Disclaimers: Xena and Gabrielle belong to someone else. At the moment I think it's MCA/Universal/Renaissance. They probably own Argo, too. Lessee, subtext, no sex, violence, mythical creatures, abandonment issues, bad poetry, weird spelling (due to spell-checking on Irish Powerbook)... and, um, oh yeah-- this is Podd's fault. I mean, I wrote it, sure. But it's her fault 'cause she's a nag.

Anyway, if any of the above pushes your buttons, then please go do something else now.

-- jill =====================================


by Jill


"If I'd had my pick of hide-out places," the young woman mused, "I would have included more soft cushions. Certainly I would have chosen less dripping water." She didn't get a reply, nor did she expect one-- the horse she was brushing wasn't known for her conversational abilities, after all. "In point of fact," she went on, "I wouldn't have chosen 'hiding' as being on my list of favourite activities, not that that seems to have a great deal to do with anything."


She finished with the mare's mane, and considering her options, decided she might as well braid it. There wasn't enough light for anything else, certainly not enough for writing.


Rummaging through the saddlebags, she found a length of bright red ribbon. "At least, out in the sunlight, or even in driving rain, it would be red. Here it's just not quite black. Stand still, Argo. If and when we ever leave this mole's den, you will be pretty enough for a festival."


She worked steadily, a long-unused skill coming back easily to her fingers. She'd often braided her sister Lila's hair with ribbons, and had her own done in return, in the dark of early morning before festival days. Argo tossed her head at a tug, and the girl smiled and patted her neck. "Steady there-- you may not like it any more than Xena does, but you'll stand for it better, won't you? Those festivals were fun... all our friends... we used to hit each stall in turn, and meet later, see who could get the best deal--- didn't matter on what, really, trinkets or cakes, the game was in the bargaining."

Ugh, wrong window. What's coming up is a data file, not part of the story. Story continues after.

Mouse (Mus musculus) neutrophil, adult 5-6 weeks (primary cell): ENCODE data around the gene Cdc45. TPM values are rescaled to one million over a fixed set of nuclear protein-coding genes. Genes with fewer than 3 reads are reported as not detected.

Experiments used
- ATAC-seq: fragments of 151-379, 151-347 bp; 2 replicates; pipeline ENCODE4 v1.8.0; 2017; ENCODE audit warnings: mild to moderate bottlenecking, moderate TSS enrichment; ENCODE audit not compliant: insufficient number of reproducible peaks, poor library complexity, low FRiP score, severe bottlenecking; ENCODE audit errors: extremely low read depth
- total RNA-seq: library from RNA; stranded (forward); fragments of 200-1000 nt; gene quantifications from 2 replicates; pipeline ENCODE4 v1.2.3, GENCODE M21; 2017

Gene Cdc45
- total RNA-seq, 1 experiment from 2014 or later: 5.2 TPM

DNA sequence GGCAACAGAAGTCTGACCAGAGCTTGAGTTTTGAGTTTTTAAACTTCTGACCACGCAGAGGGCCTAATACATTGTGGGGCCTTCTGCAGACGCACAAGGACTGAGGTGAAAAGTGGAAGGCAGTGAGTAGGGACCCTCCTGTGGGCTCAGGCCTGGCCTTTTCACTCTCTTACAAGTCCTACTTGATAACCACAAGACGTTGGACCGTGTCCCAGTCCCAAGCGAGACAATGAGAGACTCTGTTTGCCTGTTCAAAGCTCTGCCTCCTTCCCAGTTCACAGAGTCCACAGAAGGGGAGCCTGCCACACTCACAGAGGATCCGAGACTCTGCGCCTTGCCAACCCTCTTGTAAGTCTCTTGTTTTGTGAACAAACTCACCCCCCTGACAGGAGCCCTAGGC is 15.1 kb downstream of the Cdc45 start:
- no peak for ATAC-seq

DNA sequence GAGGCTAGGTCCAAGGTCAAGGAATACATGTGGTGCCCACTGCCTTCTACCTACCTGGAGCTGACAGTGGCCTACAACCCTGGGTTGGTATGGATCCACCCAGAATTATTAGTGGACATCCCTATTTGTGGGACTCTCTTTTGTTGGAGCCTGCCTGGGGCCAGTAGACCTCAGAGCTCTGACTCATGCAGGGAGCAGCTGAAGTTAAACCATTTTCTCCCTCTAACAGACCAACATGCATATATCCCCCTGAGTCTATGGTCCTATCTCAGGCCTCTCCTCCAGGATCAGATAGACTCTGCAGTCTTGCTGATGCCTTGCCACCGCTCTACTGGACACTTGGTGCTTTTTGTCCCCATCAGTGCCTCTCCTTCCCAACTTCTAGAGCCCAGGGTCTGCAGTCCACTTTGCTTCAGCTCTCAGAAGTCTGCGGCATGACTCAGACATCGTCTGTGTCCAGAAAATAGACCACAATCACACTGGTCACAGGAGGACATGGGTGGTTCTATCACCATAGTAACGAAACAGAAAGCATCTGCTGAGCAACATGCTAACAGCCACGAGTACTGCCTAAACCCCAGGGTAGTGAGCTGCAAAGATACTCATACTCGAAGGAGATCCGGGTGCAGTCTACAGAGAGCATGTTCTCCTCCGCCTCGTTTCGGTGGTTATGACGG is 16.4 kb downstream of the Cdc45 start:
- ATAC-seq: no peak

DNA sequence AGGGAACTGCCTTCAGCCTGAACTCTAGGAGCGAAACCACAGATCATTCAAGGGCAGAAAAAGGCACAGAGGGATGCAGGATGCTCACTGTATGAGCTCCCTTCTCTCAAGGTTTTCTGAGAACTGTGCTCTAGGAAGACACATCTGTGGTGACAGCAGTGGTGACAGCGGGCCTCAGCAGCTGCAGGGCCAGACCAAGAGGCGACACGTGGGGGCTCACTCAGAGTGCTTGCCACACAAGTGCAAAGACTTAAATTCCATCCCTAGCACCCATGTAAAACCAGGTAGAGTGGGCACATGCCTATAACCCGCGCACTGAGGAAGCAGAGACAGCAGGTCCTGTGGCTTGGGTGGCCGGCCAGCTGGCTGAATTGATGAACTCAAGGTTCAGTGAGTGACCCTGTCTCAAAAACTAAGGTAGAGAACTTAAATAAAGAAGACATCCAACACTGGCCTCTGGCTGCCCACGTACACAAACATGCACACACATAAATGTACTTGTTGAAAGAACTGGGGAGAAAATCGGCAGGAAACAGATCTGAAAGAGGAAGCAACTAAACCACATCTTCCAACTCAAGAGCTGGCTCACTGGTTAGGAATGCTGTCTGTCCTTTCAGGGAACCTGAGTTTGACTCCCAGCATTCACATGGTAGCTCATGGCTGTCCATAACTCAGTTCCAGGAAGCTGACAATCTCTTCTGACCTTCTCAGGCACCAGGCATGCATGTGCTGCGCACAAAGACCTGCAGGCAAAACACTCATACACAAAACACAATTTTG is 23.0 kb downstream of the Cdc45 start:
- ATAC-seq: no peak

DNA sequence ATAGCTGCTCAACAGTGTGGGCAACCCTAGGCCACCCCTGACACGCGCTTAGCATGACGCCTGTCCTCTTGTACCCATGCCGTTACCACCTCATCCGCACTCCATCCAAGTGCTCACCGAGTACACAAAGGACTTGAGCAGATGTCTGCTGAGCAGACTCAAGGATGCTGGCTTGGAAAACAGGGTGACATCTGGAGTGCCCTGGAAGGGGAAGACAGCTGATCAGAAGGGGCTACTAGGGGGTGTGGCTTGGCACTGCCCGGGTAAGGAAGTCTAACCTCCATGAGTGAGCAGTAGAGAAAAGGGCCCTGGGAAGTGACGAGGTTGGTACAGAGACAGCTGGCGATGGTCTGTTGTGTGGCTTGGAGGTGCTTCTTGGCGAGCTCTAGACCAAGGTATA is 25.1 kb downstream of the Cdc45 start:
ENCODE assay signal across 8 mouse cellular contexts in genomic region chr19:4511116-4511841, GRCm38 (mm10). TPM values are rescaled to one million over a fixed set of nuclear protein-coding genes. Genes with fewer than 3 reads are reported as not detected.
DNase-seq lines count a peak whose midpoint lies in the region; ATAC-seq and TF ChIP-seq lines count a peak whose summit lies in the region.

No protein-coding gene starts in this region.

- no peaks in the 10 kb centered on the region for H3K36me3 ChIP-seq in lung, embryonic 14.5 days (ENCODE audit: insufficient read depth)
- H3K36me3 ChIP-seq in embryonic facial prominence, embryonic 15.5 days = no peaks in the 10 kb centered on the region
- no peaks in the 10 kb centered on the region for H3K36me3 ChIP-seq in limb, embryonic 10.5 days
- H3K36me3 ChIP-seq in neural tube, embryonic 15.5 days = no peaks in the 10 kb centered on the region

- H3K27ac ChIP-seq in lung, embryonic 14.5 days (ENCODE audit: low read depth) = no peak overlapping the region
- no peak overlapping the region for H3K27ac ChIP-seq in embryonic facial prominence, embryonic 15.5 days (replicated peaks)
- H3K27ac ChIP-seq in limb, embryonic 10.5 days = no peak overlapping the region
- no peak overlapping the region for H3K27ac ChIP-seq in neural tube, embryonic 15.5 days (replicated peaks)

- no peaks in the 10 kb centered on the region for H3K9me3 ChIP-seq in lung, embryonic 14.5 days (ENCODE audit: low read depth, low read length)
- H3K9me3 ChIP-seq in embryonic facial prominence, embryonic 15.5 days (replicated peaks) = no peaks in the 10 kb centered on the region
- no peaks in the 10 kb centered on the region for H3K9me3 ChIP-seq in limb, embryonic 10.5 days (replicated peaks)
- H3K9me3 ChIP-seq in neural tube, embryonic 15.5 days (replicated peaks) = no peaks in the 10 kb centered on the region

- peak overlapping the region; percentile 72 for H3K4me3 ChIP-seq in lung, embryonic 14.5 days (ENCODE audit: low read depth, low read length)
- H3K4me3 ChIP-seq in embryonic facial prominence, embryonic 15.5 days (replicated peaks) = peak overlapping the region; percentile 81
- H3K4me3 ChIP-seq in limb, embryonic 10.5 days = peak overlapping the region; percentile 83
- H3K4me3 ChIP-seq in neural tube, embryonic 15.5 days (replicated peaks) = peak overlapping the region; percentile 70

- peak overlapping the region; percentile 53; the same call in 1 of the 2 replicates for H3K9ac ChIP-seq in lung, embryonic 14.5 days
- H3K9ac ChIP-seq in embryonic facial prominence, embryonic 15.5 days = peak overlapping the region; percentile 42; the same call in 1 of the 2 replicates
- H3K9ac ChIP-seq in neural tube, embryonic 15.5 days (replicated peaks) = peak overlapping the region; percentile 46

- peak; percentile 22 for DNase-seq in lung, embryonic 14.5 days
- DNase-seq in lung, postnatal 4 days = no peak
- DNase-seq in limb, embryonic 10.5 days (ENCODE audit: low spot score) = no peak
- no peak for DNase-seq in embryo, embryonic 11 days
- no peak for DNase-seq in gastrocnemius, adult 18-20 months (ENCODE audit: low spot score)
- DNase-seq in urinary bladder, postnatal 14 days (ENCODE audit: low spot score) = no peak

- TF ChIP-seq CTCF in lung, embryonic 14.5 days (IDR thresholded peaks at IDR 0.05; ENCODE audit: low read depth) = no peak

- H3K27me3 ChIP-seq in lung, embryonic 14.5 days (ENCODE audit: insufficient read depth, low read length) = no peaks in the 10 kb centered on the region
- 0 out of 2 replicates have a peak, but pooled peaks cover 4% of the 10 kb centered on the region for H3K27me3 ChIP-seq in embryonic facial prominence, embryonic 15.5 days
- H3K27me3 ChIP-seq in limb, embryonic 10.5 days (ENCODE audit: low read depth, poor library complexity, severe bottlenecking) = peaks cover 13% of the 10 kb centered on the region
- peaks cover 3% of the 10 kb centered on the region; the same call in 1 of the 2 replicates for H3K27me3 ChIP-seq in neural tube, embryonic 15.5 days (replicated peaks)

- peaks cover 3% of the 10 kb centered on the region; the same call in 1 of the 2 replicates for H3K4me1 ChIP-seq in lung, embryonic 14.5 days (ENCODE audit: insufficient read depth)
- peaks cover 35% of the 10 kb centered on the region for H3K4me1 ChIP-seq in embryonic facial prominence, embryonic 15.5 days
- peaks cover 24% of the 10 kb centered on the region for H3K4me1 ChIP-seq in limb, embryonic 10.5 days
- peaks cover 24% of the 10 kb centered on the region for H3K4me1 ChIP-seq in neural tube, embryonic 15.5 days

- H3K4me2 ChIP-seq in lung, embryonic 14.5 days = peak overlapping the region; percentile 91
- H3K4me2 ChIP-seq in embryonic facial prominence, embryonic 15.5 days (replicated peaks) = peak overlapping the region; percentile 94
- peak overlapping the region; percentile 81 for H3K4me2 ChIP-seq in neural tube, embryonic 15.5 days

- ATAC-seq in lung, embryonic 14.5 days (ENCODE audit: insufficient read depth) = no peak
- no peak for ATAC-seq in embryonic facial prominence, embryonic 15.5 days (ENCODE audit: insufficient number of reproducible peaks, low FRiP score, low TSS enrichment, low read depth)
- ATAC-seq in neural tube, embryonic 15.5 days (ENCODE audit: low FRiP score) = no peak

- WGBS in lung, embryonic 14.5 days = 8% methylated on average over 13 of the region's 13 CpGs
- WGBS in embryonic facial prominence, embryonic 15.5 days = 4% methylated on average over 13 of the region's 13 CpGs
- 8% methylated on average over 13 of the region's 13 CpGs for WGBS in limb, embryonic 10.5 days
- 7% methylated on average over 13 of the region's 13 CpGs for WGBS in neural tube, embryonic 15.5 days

"Sometimes a bard would come through as well, and tell tales of the world outside. There was one woman who told a wild story of a hero in the East, far away, who fought with a band of funny little creatures, monkeys she called them... Lila didn't like that one, she said there weren't such animals. I wanted to see a monkey, though, and asked the bard later if she'd ever seen one, but she said she'd just learned the story from someone else. Lila said that only proved her point. There, you're all done now. Don't you wish you could see yourself, in all your new-found splendour?" she said, laughing.


The mare shook her head and neck vigorously, settling the braids. They felt odd, but not uncomfortable. Now truly at a loss for something to do, Gabrielle sat down on her bedroll and began running over a poem in her head.


"The pathless curves of fiery dawn twisted smoke-wreathing"


"round towers of stone and bright banners flying"




"Aaurgh! I can't think! Xena, where are you?!"

"Right here," came a calm, amused voice at her elbow, causing the girl to jump in surprise. "That question was rhetorical," replied Gabrielle, after she'd caught her breath. Then she turned, flinging herself in the direction of the voice and found herself caught up in warm arms.

"Did you miss me?"

"Where in Tartarus have you been?" came the muffled reply.

"It's only been since sunrise"

"Sunrise. I've forgotten what sunrises look like." Gabrielle pulled away enough to peer up at Xena's face, which she could just make out in the dim light.

"No you haven't. I heard you just now, talking about 'dawn's smoke' or something... hmm, maybe you have forgotten. Better get our things together and get out of this cave." Xena smoothly dodged the bard's cuff at this and began saddling Argo. "Hey, old girl, you weren't worried, were you... what... what's in your mane... Gabrielle?"

"Yes, Xena?" she replied innocently. "Here's the packs, they're all done up, can we go now?"

Distracted, Xena strapped the rest of their gear onto Argo and led the way to the tunnel.